10. On Nov 20, 3:09 pm, Terry Reedy <> wrote:
    > Use standard subscripting with slices, and only that, to both get and set..


    i did this for __delitem__ too, so you can do e.g. del m[:'abc'].

    > In fact, to emphasize the symmetry of the bijective map, consider
    > disallowing m[key] as ambiguous and require m[key:]


    my initial feeling is that i'd prefer to be able to say m[key], the
    defense being that it's not ambiguous if it's documented, and users
    who don't like it don't have to use it, while users who do like it
    won't be alienated. but i am definitely still open to this.

    > Note that m[slice(1,2,3):] passes slice(slice(1, 2, 3), None, None), so
    > this approach does not even prevent using slices as keys/values.


    except slices aren't hashable.</nitpick> but props for even thinking
    of that!

    > In __setitem__, m[a:b] which passes slice(a,b,None) would have to be an
    > error. In __getitem__, it could either be a error or return True/False
    > depending on whether the pair is in the map.


    i went with raising an error for __getitem__(slice(a,b,None)).
    returning True/False for this usage based on whether a -> b is in the
    bijection is an interesting idea, but i feel like it complicates
    things for no good reason: if that's what you wanted to know you'd
    just ask whether m[a] == b.

    > But this depends on whether __contains__ only tests keys or is modified to test pairs.


    i have __contains__ only testing keys, and similarly [i for i in
    bijection] only gives you the keys, again on the theory that deviating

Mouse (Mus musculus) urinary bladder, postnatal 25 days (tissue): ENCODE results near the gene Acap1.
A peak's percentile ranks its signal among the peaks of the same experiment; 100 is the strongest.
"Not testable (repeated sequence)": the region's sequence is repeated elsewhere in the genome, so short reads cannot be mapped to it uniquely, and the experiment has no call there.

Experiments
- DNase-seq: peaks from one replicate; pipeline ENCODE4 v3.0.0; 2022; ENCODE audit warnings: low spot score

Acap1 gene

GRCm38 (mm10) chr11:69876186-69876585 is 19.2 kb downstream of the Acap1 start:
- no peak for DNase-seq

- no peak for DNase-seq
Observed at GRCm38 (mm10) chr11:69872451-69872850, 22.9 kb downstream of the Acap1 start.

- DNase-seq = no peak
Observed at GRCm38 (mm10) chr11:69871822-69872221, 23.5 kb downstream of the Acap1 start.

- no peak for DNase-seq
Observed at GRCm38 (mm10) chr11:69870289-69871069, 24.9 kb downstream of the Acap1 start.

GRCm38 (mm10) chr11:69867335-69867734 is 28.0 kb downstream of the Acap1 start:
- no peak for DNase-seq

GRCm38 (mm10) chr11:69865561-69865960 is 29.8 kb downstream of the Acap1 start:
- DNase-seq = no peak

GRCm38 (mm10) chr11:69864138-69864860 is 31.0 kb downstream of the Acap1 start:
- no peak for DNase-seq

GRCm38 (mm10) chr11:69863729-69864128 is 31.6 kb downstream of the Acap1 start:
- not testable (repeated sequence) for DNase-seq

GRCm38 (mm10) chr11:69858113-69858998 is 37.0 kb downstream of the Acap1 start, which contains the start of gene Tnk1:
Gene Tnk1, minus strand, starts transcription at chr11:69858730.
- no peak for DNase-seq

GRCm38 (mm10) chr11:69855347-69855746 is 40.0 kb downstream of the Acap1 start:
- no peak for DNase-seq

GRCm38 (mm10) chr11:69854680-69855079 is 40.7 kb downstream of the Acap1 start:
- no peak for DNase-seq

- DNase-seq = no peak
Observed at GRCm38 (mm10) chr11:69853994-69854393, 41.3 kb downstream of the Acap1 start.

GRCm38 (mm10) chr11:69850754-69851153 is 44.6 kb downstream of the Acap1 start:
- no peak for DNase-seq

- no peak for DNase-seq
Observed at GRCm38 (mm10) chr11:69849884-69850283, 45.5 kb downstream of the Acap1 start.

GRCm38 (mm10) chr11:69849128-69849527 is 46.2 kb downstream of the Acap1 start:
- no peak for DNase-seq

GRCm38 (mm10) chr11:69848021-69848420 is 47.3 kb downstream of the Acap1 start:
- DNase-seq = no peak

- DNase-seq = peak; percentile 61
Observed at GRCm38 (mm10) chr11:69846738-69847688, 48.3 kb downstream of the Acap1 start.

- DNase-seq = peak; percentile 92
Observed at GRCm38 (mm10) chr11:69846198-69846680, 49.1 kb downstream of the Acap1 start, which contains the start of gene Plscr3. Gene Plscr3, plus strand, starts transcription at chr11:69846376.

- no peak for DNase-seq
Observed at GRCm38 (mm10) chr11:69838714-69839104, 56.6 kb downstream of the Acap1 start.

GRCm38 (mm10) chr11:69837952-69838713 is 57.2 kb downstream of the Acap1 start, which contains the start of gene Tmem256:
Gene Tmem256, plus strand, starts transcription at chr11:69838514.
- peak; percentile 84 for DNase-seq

too much from the dict api increases the learning (adoption) curve, so
    i think we should only do it if it buys us a tremendous usability win.

    thanks again for your insightful input, i'm pretty psyched about how
    this is coming along!

    any further feedback is always welcome.

    josh
     
    Joshua Bronson, Nov 21, 2009
    #10
  11. On Nov 19, 3:24 pm, Joshua Bronson <> wrote:
    > I couldn't find a library providing a bijective map data structure
    > (allowing for constant-time lookups by value) in the few minutes I
    > looked, so I took a few more minutes to code one up:http://bitbucket.org/jab/toys/src/tip/bijection.py
    >
    > Is this at all worth releasing? Comments and suggestions welcome.
    >
    > Josh


    Hello Joshua,

    I have a few design ideas and comments for you.

    * The idea of using __call__ for looking-up inverse values was
    inspired. That is useable, clean, and easy to remember; however, as
    discussed below, there are issues though with its actual use in real
    code.

    * Am not excited by the inverse iterators. With just a regular
    mapping you can write:

    for a, b in m.items() ... # consider either a or b be the
    key and the other to be the value

    That meets all of the needs that would have been served by
    iter_inverse_keys() or iter_inverse_values() or whatnot. The mirrored
    API doesn't really provide much in the way of value added.

    * After exercising the API on a couple of samples, I'm worried that
    almost any inverse-method based API makes it difficult to review code
    while keeping straight the intended meaning of the forward and inverse
    relationships. Am thinking that it is simpler, faster, and clearer to
    just use two dictionaries -- that approach lets the variable names
    communicate the important info. For example, the following code helps
    keep the coder and code reviewer from conflating the forward and
    inverse directions:

    myurl = ip2url[myip]
    myip = url2ip[myurl]

    Contrast that with:

    myurl = site_bijection[myip]
    myip = site_bijection(myurl)

    With the latter, it is darned difficult to detect accidental